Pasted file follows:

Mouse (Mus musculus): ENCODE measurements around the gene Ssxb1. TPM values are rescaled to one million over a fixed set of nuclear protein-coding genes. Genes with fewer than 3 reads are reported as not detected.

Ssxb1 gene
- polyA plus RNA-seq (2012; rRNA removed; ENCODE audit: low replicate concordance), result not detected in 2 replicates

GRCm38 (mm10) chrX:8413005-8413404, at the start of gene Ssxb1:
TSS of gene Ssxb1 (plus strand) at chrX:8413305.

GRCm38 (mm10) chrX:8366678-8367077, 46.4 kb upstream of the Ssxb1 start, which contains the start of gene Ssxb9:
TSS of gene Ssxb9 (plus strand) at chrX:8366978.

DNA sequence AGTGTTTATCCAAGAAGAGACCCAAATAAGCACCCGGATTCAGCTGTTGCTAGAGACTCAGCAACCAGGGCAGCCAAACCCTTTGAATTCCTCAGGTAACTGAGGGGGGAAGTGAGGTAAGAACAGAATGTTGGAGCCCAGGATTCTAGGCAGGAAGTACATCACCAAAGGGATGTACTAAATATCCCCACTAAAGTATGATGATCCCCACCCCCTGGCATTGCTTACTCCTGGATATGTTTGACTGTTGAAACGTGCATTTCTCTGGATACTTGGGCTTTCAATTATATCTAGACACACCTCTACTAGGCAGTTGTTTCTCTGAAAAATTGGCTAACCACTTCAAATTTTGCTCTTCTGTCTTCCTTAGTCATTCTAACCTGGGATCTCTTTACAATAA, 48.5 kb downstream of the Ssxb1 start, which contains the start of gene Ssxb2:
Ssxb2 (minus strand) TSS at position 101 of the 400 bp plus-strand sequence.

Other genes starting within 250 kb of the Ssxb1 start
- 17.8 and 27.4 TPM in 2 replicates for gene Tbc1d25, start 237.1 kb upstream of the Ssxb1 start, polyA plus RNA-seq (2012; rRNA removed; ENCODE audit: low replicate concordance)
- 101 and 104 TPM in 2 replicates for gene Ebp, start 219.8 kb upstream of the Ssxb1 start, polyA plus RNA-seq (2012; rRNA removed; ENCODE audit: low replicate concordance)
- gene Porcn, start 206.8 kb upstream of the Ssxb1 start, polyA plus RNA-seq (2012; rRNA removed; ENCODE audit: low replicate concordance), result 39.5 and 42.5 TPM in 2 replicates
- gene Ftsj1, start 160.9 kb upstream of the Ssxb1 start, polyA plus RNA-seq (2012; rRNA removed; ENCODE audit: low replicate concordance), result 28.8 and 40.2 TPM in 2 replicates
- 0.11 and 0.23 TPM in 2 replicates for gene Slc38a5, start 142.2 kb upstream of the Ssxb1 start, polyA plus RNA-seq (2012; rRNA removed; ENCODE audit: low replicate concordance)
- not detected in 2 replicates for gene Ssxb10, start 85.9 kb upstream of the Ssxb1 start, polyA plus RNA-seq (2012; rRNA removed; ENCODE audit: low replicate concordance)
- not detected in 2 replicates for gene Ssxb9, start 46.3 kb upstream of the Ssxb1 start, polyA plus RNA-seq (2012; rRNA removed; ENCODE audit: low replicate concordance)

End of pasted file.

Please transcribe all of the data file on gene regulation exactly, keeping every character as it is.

Mouse (Mus musculus): ENCODE measurements around the gene Ssxb1. TPM values are rescaled to one million over a fixed set of nuclear protein-coding genes. Genes with fewer than 3 reads are reported as not detected.

Ssxb1 gene
- polyA plus RNA-seq (2012; rRNA removed; ENCODE audit: low replicate concordance), result not detected in 2 replicates

GRCm38 (mm10) chrX:8413005-8413404, at the start of gene Ssxb1:
TSS of gene Ssxb1 (plus strand) at chrX:8413305.

GRCm38 (mm10) chrX:8366678-8367077, 46.4 kb upstream of the Ssxb1 start, which contains the start of gene Ssxb9:
TSS of gene Ssxb9 (plus strand) at chrX:8366978.

DNA sequence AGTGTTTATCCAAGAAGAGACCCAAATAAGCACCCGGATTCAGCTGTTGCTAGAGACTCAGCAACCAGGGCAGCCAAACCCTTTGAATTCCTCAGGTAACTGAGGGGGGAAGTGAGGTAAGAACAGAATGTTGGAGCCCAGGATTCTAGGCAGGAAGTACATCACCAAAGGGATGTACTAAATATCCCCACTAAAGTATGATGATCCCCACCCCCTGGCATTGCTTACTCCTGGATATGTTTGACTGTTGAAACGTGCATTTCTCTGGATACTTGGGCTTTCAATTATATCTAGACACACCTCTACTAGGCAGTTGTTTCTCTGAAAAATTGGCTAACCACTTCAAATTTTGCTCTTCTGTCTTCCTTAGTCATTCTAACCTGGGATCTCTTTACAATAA, 48.5 kb downstream of the Ssxb1 start, which contains the start of gene Ssxb2:
Ssxb2 (minus strand) TSS at position 101 of the 400 bp plus-strand sequence.

Other genes starting within 250 kb of the Ssxb1 start
- 17.8 and 27.4 TPM in 2 replicates for gene Tbc1d25, start 237.1 kb upstream of the Ssxb1 start, polyA plus RNA-seq (2012; rRNA removed; ENCODE audit: low replicate concordance)
- 101 and 104 TPM in 2 replicates for gene Ebp, start 219.8 kb upstream of the Ssxb1 start, polyA plus RNA-seq (2012; rRNA removed; ENCODE audit: low replicate concordance)
- gene Porcn, start 206.8 kb upstream of the Ssxb1 start, polyA plus RNA-seq (2012; rRNA removed; ENCODE audit: low replicate concordance), result 39.5 and 42.5 TPM in 2 replicates
- gene Ftsj1, start 160.9 kb upstream of the Ssxb1 start, polyA plus RNA-seq (2012; rRNA removed; ENCODE audit: low replicate concordance), result 28.8 and 40.2 TPM in 2 replicates
- 0.11 and 0.23 TPM in 2 replicates for gene Slc38a5, start 142.2 kb upstream of the Ssxb1 start, polyA plus RNA-seq (2012; rRNA removed; ENCODE audit: low replicate concordance)
- not detected in 2 replicates for gene Ssxb10, start 85.9 kb upstream of the Ssxb1 start, polyA plus RNA-seq (2012; rRNA removed; ENCODE audit: low replicate concordance)
- not detected in 2 replicates for gene Ssxb9, start 46.3 kb upstream of the Ssxb1 start, polyA plus RNA-seq (2012; rRNA removed; ENCODE audit: low replicate concordance)